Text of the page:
I didn’t know they had seperate rankings for hard and soft covers. But given the slump in hardcover sales, is there a corresponding slump in soft cover or is there an increase or is there no difference?

    BTW, I found an ‘Amazon Best Sellers Rank” figure at 6,778 just then on Amazon. Which is slightly different to the one you posted above. When was that number retrieved? If it was today then why are we finding different numbers? Are we looking in the same places? I am on the American amazon site, not the UK so I do believe we are looking at the same source but maybe not the same place on the page.

    Jay K,

    The book was given to the Prophet and his counsellors to review before print and he had to make some changes, but that does not mean that everything in it is 100 percent correct doctrine. But as Elder McConkie states – it is his work and not an official document.

  20. Jay K says:

    I agree with everything you just said, Ralph, but I’m just more concerned with what I wrote in my post than the process that this book went through.

  21. Ralph says:


    Our last comments must have overlapped as I didn’t see yours until mine went through. I never said that you lied, I was commenting that the article lied. It did not give full information about other more popular LDS books in the same vein as Mormon Doctrine. I don’t know if you had looked at them as well.

    The main premise behind this article is that Deseret Book shop is lying about a slump in sales of the book. The figures given from the Amazon site I have just found, appear to fluctuate immensely during the day. So nothing definitive can be said using those numbers.

    But as I said, most publishers have a threshold number for a year (or half hear or set period of time) during which if they do not sell a certain quantity, they will not publish the book anymore as it is not economically viable for them to do so. Has Deseret Publishers reached this threshold? Are people recycling their copies and giving them to other members to use or is electronic media taking over and people are downloading it off the internet? These are questions to answer before saying that the publisher is lying.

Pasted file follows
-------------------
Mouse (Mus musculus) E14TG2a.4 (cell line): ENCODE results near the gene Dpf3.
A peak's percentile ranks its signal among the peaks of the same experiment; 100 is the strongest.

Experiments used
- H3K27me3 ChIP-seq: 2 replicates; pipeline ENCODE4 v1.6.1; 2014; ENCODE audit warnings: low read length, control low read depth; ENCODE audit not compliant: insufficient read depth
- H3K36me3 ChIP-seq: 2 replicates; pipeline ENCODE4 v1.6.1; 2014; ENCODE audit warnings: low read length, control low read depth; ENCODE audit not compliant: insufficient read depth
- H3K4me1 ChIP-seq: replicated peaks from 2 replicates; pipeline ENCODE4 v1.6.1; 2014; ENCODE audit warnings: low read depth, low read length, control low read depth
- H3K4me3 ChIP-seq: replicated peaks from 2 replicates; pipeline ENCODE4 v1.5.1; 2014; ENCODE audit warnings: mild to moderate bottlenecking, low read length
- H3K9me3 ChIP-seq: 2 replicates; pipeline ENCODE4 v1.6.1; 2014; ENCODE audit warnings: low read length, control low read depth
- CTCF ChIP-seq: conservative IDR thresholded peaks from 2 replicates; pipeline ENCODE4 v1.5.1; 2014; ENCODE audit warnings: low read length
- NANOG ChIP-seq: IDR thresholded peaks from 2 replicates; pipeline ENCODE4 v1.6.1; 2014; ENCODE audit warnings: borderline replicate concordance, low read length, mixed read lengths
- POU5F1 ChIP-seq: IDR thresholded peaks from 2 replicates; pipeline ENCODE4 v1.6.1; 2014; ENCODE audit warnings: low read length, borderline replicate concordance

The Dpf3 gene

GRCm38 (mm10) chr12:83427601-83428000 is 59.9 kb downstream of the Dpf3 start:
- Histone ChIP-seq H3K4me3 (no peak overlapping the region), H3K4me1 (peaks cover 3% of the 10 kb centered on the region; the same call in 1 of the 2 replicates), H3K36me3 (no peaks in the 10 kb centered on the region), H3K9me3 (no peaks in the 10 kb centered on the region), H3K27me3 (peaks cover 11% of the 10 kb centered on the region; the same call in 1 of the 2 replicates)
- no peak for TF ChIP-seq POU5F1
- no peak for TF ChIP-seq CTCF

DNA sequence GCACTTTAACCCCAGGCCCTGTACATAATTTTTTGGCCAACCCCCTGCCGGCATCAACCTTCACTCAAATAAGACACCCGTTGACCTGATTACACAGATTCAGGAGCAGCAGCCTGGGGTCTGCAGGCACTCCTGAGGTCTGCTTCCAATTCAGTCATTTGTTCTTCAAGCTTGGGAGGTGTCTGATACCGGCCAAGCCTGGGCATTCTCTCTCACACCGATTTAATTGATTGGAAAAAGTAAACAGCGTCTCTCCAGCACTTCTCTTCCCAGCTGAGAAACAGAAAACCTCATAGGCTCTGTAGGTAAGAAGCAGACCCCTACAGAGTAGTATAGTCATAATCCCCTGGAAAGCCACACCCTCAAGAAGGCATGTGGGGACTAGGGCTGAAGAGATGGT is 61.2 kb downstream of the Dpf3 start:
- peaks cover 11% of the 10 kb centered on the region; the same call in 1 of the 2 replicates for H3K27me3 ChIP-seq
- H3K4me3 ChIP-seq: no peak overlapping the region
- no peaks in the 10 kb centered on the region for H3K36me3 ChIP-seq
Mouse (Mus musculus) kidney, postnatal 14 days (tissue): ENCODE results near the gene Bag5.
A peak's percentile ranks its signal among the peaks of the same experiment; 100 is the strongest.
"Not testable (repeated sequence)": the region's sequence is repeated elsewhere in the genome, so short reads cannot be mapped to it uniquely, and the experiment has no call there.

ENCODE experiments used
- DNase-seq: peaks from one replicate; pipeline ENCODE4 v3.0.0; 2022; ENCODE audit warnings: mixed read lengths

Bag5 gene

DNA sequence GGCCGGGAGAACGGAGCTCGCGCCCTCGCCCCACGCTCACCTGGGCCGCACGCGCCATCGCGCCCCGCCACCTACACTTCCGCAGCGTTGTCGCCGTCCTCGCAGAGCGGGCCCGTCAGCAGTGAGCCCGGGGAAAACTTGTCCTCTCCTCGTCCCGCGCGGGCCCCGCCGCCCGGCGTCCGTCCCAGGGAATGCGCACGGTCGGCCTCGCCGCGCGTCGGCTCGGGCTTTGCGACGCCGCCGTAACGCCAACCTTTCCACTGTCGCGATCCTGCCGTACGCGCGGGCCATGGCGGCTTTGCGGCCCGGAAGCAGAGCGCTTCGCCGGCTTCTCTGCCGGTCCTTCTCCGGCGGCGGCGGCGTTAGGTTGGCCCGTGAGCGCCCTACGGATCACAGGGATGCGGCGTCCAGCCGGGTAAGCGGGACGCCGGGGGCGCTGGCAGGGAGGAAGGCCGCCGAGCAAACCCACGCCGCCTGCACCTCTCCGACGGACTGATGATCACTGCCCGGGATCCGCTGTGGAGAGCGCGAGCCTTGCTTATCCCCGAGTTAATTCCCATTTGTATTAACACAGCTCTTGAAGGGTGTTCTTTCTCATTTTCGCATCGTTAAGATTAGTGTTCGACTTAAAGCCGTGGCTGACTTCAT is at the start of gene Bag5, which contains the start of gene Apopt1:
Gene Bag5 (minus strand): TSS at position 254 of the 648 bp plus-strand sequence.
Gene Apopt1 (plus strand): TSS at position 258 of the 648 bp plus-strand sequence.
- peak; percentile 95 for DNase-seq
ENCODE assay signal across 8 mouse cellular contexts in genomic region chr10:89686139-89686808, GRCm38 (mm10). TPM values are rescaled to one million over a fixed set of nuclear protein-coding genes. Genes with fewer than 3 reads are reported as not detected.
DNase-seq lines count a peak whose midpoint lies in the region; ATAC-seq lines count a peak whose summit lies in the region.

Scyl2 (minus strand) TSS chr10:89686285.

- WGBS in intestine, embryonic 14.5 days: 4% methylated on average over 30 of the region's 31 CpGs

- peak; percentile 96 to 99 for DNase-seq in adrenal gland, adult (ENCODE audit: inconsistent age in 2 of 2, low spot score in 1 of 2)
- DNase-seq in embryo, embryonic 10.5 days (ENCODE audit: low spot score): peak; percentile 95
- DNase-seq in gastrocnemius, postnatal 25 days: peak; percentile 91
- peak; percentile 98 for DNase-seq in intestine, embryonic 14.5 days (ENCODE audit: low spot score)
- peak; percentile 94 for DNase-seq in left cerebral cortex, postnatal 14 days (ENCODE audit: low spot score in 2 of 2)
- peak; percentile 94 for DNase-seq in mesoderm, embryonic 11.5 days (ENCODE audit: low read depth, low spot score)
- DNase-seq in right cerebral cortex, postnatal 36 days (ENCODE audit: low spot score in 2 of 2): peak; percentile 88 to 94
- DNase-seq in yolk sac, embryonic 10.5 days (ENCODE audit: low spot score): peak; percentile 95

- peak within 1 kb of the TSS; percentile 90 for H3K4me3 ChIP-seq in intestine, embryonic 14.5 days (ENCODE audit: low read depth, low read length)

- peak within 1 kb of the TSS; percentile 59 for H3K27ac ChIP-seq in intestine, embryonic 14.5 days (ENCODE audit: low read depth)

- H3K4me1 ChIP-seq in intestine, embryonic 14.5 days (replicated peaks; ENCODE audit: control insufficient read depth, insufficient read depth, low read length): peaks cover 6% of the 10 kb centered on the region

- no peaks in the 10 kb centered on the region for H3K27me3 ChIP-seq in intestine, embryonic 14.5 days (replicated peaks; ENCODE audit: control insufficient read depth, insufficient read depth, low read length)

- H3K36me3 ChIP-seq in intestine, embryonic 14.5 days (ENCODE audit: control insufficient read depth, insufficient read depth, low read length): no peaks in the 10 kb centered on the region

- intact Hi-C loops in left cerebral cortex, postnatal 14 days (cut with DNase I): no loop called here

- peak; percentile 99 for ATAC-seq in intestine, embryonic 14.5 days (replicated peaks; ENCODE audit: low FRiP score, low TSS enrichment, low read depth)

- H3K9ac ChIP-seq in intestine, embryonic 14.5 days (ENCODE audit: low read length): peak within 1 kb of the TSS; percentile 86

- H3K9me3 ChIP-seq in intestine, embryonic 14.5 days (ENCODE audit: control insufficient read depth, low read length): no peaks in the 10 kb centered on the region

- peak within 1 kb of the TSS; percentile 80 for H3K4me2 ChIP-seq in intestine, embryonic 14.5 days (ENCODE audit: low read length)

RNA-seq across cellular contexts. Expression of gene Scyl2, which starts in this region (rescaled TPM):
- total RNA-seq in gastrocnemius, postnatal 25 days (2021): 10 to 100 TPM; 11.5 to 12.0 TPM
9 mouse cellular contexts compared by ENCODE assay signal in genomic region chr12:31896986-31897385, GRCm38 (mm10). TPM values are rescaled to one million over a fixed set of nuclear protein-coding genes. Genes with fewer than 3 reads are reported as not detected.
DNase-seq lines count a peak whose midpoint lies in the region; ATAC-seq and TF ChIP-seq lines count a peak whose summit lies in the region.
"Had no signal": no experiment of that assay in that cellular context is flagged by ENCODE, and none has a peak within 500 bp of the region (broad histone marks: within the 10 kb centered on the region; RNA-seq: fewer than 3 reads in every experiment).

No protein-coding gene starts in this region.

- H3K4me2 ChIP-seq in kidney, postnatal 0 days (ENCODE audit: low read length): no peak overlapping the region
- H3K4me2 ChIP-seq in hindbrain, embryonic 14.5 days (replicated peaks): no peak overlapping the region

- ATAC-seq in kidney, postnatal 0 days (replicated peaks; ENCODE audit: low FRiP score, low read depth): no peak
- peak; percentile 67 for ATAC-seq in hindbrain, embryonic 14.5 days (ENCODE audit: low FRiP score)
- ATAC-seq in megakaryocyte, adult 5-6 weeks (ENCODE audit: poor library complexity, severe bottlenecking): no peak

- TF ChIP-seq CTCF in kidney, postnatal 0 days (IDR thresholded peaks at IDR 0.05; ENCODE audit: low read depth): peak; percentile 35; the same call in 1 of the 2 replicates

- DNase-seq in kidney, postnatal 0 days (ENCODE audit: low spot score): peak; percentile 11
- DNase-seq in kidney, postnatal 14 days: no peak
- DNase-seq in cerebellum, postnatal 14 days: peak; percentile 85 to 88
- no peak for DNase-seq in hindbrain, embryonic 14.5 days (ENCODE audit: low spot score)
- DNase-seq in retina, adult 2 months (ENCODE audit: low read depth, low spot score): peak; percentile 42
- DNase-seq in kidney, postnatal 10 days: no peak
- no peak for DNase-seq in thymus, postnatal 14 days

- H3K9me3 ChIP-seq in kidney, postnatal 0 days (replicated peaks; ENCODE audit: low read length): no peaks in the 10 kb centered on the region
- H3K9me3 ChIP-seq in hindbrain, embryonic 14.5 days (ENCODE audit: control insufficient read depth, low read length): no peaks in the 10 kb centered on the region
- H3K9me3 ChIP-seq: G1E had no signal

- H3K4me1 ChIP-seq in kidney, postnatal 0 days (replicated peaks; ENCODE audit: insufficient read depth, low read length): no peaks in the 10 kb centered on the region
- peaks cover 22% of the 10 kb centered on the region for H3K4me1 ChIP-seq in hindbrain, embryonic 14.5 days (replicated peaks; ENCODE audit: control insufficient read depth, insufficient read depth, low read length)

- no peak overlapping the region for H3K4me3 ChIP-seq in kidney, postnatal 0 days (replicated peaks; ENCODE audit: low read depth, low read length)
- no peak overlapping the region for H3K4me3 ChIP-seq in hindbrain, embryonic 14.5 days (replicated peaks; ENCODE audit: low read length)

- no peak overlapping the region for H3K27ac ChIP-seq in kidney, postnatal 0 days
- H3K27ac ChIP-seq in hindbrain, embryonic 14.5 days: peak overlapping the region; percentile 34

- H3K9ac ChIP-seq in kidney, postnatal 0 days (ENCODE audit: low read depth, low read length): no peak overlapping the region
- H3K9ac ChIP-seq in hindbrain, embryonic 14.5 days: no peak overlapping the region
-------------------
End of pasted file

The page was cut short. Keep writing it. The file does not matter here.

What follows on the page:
22. falcon says:

    I don’t know, but it seems to me that Mormonism would like to bury McConkie’s book since it reflected another era, another time and place, and a whole different attitude within the Mormom church, SLC version. Mormons are trapped in the unenviable position of having to deny and accept features of their religion and teachings of their honchos, all at the same time. A lot of Mormons seem to want the religion to be something other than it really is. That’s where all of these writings by folks who were leaders and shaped Mormon thought in the past end-up getting shelved by the Mormon saints in latter days.
    Let’s be frank, this is an embarrassing element of Mormonism. However, it all gets covered under the progressive revelation clause of the religion. Mormons really don’t want to be held accountable for McConkie or some of the real loons that were past leaders. That’s why the Journal of Discourses is such a huge embarrassment. That’s why doctrine like Adam-god, which Brigham Young taught and McConkie (of all people) dissed.
    So there you have it, Mormons have to show respect for these guys that uttered totally preposterous revelations and at the same time denying what was revealed.
    I think it’s worth noting the position and respect McConkie held within the Mormon church during his time. This wasn’t just some renegade Mormon prophet living in the mountains surrounding Happy Valley.

  23. Rick B says:


    In other words, this is his thoughts, not official thoughts.

    Ralph, I am well aware of that being their, but here is what your missing, While these things are his thoughts he is still looking back over what past prophets and presidents have said and taught. Bruce is using that to base his thoughts that make up the book, Then as a second line of defense so to speak, he give it to other well respected leaders or prophets to view it and say, do you agree with me?

    If they do, which they did then it gets in the book. So since LDS get rid of the original Mormon Doctrine for the more sanitized updated version, what about all the people from years ago that believed the Teachings in the Book, They clearly believed it and most likely went on to teach others what it said.